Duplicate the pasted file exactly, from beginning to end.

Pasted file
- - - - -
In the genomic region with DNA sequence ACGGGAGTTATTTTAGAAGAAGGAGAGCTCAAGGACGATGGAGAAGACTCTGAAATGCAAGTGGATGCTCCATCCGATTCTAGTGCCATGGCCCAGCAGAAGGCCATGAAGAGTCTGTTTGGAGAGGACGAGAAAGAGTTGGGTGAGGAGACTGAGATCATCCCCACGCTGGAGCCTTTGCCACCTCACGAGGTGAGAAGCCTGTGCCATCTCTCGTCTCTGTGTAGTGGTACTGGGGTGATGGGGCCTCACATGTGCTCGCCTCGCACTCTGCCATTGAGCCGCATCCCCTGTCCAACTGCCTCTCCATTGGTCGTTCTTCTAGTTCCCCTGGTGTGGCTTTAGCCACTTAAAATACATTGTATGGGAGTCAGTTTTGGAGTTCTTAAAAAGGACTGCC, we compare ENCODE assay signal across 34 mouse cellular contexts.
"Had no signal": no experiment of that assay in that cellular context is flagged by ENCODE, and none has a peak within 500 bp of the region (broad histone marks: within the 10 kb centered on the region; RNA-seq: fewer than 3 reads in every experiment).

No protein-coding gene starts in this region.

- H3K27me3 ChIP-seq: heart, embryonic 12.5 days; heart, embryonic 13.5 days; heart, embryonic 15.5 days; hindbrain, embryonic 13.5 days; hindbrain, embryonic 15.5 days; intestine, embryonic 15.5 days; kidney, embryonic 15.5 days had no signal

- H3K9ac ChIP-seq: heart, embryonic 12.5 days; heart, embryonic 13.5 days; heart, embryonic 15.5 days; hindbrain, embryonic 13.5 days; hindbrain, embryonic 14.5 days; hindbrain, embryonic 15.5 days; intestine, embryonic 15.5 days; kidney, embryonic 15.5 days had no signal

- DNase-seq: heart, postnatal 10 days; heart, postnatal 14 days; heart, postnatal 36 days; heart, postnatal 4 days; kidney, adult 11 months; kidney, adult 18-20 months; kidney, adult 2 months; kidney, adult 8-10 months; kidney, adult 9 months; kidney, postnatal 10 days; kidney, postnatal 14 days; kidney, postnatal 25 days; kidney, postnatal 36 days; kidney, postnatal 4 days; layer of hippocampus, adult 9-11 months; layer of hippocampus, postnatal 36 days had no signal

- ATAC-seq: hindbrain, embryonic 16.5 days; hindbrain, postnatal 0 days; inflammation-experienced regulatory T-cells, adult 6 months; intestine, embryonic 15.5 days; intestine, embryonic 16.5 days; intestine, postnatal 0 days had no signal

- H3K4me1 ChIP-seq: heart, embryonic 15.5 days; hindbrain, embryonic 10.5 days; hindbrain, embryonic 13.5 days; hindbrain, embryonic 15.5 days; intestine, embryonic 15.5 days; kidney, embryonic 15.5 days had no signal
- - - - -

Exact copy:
In the genomic region with DNA sequence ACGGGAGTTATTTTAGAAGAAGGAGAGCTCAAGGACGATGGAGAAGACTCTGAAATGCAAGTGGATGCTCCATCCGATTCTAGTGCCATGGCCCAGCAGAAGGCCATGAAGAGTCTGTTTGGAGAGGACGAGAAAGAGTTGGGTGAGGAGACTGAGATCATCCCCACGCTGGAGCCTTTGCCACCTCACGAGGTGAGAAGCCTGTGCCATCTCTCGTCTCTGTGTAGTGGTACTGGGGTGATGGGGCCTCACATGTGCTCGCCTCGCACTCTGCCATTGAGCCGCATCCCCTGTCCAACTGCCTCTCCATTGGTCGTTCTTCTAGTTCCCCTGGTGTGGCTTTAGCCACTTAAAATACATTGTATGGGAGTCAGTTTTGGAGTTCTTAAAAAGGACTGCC, we compare ENCODE assay signal across 34 mouse cellular contexts.
"Had no signal": no experiment of that assay in that cellular context is flagged by ENCODE, and none has a peak within 500 bp of the region (broad histone marks: within the 10 kb centered on the region; RNA-seq: fewer than 3 reads in every experiment).

No protein-coding gene starts in this region.

- H3K27me3 ChIP-seq: heart, embryonic 12.5 days; heart, embryonic 13.5 days; heart, embryonic 15.5 days; hindbrain, embryonic 13.5 days; hindbrain, embryonic 15.5 days; intestine, embryonic 15.5 days; kidney, embryonic 15.5 days had no signal

- H3K9ac ChIP-seq: heart, embryonic 12.5 days; heart, embryonic 13.5 days; heart, embryonic 15.5 days; hindbrain, embryonic 13.5 days; hindbrain, embryonic 14.5 days; hindbrain, embryonic 15.5 days; intestine, embryonic 15.5 days; kidney, embryonic 15.5 days had no signal

- DNase-seq: heart, postnatal 10 days; heart, postnatal 14 days; heart, postnatal 36 days; heart, postnatal 4 days; kidney, adult 11 months; kidney, adult 18-20 months; kidney, adult 2 months; kidney, adult 8-10 months; kidney, adult 9 months; kidney, postnatal 10 days; kidney, postnatal 14 days; kidney, postnatal 25 days; kidney, postnatal 36 days; kidney, postnatal 4 days; layer of hippocampus, adult 9-11 months; layer of hippocampus, postnatal 36 days had no signal

- ATAC-seq: hindbrain, embryonic 16.5 days; hindbrain, postnatal 0 days; inflammation-experienced regulatory T-cells, adult 6 months; intestine, embryonic 15.5 days; intestine, embryonic 16.5 days; intestine, postnatal 0 days had no signal

- H3K4me1 ChIP-seq: heart, embryonic 15.5 days; hindbrain, embryonic 10.5 days; hindbrain, embryonic 13.5 days; hindbrain, embryonic 15.5 days; intestine, embryonic 15.5 days; kidney, embryonic 15.5 days had no signal